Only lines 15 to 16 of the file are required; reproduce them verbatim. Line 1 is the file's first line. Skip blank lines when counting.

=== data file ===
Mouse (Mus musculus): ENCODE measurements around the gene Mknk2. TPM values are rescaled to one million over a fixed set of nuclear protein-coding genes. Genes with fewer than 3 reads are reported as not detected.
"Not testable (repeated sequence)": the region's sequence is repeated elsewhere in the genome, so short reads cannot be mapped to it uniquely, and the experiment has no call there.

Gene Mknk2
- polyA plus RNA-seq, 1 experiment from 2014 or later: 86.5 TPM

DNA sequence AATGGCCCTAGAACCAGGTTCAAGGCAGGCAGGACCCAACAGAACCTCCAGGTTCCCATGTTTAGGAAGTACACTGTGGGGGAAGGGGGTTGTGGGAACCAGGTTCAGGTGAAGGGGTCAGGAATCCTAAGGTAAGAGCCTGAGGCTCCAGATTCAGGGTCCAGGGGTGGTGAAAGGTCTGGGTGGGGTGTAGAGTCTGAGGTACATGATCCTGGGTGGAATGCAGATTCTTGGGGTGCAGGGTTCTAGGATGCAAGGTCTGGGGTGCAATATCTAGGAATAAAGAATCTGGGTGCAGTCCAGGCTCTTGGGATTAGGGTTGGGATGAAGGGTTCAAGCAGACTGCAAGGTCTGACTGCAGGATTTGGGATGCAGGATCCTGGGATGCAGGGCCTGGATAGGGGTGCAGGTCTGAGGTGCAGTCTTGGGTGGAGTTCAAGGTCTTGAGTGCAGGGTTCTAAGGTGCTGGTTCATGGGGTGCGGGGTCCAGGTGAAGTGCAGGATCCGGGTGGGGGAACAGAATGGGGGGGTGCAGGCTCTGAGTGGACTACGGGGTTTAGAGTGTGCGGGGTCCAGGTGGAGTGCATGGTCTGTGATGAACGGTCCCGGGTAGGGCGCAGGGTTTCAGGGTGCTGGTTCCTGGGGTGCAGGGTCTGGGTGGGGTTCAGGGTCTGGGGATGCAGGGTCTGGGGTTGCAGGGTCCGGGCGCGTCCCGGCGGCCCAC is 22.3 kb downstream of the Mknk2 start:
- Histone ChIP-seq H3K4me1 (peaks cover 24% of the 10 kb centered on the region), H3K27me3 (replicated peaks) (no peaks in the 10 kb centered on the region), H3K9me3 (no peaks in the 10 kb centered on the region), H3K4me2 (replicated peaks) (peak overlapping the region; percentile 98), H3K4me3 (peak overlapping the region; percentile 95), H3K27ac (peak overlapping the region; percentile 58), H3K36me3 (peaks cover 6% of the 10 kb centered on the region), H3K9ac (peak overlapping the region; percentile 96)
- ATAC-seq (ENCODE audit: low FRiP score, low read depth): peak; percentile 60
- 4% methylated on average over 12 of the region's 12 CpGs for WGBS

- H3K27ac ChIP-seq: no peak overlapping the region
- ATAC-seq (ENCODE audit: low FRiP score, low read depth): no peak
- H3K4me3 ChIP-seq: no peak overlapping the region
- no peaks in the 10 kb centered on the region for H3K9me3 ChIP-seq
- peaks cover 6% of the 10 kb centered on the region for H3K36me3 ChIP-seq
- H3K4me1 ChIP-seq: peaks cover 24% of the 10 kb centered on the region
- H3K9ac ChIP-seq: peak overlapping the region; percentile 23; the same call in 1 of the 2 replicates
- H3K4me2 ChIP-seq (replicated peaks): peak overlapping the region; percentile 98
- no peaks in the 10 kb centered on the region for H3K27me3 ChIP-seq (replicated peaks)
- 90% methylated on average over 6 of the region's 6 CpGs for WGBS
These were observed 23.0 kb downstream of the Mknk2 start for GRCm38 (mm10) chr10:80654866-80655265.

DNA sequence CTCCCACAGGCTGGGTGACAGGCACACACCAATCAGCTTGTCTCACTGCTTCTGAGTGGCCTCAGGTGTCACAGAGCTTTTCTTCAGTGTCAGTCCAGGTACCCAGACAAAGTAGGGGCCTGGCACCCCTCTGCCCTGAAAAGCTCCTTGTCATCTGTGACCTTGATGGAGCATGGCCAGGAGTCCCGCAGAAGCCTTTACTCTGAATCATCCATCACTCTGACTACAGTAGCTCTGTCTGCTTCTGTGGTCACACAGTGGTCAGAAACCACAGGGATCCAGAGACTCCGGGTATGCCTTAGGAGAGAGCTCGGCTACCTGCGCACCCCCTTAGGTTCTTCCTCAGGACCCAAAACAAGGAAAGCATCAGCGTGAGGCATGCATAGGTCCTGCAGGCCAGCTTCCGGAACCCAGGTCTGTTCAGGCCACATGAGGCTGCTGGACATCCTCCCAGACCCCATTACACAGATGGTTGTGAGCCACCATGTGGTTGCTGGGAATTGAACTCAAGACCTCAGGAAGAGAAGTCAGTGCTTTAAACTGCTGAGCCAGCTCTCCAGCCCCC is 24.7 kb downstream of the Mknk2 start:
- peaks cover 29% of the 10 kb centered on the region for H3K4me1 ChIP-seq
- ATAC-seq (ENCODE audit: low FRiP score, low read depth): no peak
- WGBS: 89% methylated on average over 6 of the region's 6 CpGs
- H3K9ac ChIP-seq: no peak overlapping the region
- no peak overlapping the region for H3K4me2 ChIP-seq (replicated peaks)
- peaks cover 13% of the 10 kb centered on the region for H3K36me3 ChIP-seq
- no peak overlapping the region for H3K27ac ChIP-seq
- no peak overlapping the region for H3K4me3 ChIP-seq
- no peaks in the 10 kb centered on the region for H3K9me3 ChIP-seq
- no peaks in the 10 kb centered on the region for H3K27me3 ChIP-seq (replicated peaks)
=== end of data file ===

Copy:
- H3K9ac ChIP-seq: peak overlapping the region; percentile 23; the same call in 1 of the 2 replicates
- H3K4me2 ChIP-seq (replicated peaks): peak overlapping the region; percentile 98